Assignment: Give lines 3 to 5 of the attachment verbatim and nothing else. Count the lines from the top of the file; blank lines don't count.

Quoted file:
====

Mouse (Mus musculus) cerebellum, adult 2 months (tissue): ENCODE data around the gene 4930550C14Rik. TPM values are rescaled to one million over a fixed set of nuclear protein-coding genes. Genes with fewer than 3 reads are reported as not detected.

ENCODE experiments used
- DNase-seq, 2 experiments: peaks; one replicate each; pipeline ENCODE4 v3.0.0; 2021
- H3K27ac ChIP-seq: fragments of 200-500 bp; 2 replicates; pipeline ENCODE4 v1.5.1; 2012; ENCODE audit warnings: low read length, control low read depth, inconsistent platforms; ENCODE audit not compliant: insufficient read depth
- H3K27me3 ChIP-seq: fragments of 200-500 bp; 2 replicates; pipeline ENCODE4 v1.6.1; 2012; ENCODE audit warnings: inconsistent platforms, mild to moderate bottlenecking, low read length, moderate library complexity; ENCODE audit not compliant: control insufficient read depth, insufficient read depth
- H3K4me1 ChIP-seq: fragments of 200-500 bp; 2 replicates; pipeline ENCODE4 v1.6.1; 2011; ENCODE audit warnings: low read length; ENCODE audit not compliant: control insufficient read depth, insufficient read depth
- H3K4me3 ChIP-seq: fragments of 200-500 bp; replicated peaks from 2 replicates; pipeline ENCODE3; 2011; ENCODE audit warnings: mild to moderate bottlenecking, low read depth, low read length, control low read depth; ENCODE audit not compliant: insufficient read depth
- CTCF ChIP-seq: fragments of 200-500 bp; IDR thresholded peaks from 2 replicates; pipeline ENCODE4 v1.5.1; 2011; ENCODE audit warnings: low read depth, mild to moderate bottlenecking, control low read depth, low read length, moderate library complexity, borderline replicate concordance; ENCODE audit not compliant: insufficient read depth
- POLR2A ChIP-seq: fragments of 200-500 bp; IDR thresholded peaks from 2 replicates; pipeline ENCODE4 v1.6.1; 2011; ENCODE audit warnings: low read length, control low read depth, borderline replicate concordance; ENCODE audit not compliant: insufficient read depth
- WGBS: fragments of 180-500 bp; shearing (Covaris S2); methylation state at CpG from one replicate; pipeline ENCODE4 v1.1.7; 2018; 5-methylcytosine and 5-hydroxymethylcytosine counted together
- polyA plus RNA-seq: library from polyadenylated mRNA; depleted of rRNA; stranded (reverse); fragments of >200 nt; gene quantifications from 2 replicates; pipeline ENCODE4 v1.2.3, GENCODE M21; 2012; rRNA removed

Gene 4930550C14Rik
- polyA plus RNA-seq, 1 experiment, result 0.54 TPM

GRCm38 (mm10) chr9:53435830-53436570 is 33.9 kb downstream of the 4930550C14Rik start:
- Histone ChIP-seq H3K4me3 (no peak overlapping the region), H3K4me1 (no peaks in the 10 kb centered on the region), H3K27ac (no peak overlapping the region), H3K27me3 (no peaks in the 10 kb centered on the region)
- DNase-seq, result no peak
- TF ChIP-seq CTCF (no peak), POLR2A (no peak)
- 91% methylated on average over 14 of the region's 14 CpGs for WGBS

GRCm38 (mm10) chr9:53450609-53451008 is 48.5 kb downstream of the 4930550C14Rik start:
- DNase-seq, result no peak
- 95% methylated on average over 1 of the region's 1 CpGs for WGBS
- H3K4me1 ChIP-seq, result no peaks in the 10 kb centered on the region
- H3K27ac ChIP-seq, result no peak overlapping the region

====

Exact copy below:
- DNase-seq, 2 experiments: peaks; one replicate each; pipeline ENCODE4 v3.0.0; 2021
- H3K27ac ChIP-seq: fragments of 200-500 bp; 2 replicates; pipeline ENCODE4 v1.5.1; 2012; ENCODE audit warnings: low read length, control low read depth, inconsistent platforms; ENCODE audit not compliant: insufficient read depth
- H3K27me3 ChIP-seq: fragments of 200-500 bp; 2 replicates; pipeline ENCODE4 v1.6.1; 2012; ENCODE audit warnings: inconsistent platforms, mild to moderate bottlenecking, low read length, moderate library complexity; ENCODE audit not compliant: control insufficient read depth, insufficient read depth